Blog Post

Mutual Legal Assistance (with strings attached)

October 04, 2016

 

By: Andrew Porter

Can a Judge impose conditions restricting the ability of a foreign country, receiving evidence pursuant to the Mutual Legal Assistance in Criminal Matters Act (MLACMA), from sharing that evidence with another country as it sees fit? Despite the obvious difficulties which arise from such an Order, Justice Nordheimer did just this in his recent decision in Mutual Legal Assistance in Criminal Matters Act (Re), in which he attempts to strike a balance between Canada’s treaty obligations to assist in the investigation of criminal activity, and the privacy interests of third parties.

The background to this decision involved a request by the Kingdom of the Netherlands for an Order delivering evidence gathered in Toronto to Dutch authorities. A search warrant in Toronto was executed simultaneously with others in Europe as part of multiple investigations by Dutch authorities into very serious criminal offences, including assassinations, violent armed robberies, attempted murder and organized crime.

In the course of their investigation, Dutch authorities seized a large number of encrypted Blackberry devices supplied by a Dutch company named Ennetcom, which specializes in secure network communications and cyber security.  Ennetcom’s Blackberry devices used an encryption technology specifically designed to exchange encrypted email with other similarly encrypted Blackberry devices. Its system also generates anonymous email addresses such that users of the Ennetcom devices could communicate in complete anonymity and elude traditional surveillance.

Dutch authorities also learned that a Blackberry Enterprise server used to run the Ennetcom system was hosted in Toronto by a company called Bitflow Technologies Inc.  They needed to get the encryption keys used by the Ennetcom Blackberry devices to continue their investigation, but could only do so by gaining access to the server in Toronto.

Dutch authorities previously sought and obtained from Justice Nordheimer a search warrant pursuant to section 12 of the MLACMA.  The search yielded a large quantity of data. The Attorney General for Ontario then moved for an Order sending the evidence seized to the Kingdom of the Netherlands.

Counsel to Ennetcom appeared on the motion and, based on evidence of one of Ennetcom’s owners, expressed concern that the data seized contained private information of all of Ennetcom’s 20,000 registered users, as well as private information of third parties with whom Ennetcom’s users had communicated.

This was clearly valuable data for law enforcement. As Justice Nordheimer observed, it is “almost certain, that other investigators will seek to have access to the data in order to further other investigations” which involve the same Ennetcom PGP Blackberry devices both within the Netherlands and from other countries.

Several concerns arose from this fact.

The first was that if all of the data was sent to the Netherlands, a theoretical risk existed that Dutch authorities could “mine” the information for evidence of other criminal activities by other persons unrelated to the current investigations. 

In Justice Nordheimer’s view, he has an obligation to protect against such a “fishing expedition” in accordance with the requirements of section 15 of the MLACMA, but could not realistically parse out the relevant data, retaining the irrelevant data in Canada, due to the data’s interrelated nature. Justice Nordheimer also found that it was impractical and inconsistent with the fundamental purpose of the MLACMA to require Dutch authorities to come to Canada to review the data.  After all, as Justice Nordheimer found, the purpose of the MLACMA is to “assist other states in the investigation and detection of crime”.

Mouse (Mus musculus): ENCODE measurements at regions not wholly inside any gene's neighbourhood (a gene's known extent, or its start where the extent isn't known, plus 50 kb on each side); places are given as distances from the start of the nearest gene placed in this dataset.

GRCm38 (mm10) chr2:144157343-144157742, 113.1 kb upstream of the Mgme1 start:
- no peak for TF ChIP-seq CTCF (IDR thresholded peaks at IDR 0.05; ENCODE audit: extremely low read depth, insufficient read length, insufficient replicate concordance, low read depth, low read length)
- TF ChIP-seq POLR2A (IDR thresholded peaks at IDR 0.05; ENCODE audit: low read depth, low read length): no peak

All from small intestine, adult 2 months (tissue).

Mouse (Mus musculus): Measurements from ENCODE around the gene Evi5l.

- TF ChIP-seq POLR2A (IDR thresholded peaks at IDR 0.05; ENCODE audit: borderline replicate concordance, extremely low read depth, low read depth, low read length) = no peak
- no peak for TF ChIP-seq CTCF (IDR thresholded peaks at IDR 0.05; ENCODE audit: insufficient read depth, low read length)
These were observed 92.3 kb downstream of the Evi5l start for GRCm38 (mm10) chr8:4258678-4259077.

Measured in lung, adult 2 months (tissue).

Nor did Justice Nordheimer consider that it would be appropriate to require Dutch law enforcement pursuing another investigation to bring a separate application in Canada to obtain access to the same data. He held that to impose such a requirement would “promote process over substance” and would in any event require an unnecessary expenditure of time and money to realize the objective of protecting third parties from having their information accessed without proper judicial authorization. In his view, a further authorization by a Court in the Netherlands would suffice.

But Justice Nordheimer viewed the matter differently as it pertained to the second concern of investigators from countries other than the Netherlands seeking to access the data.   Justice Nordheimer held that any country other than the Netherlands would have to follow the same MLACMA procedure and request delivery of the evidence just as the Dutch authorities had in this case. Justice Nordheimer found that “Canada remains the home of this data”, a fact which did not change simply because the Mutual Legal Assistance procedures were used to deliver the data to one requesting country.  Justice Nordheimer held that “Canada has an ongoing obligation to protect the data, and to ensure that it is not accessed without proper procedures being followed”. Only countries with whom Canada has a Mutual Legal Assistance Treaty, “should be able to seek access to the data, and only after having obtained the requisite approvals of the Minister of Justice, and the requisite orders from the appropriate Canadian Court.”

Justice Nordheimer’s decision clearly assumes that the Court in the Netherlands, and law enforcement officials in the receiving country, will respect the conditions imposed. Whether that assumption proves accurate will depend entirely on the degree of comity shown by Courts in the Netherlands, and the adherence of the Dutch authorities to the conditions imposed by a Court in Canada.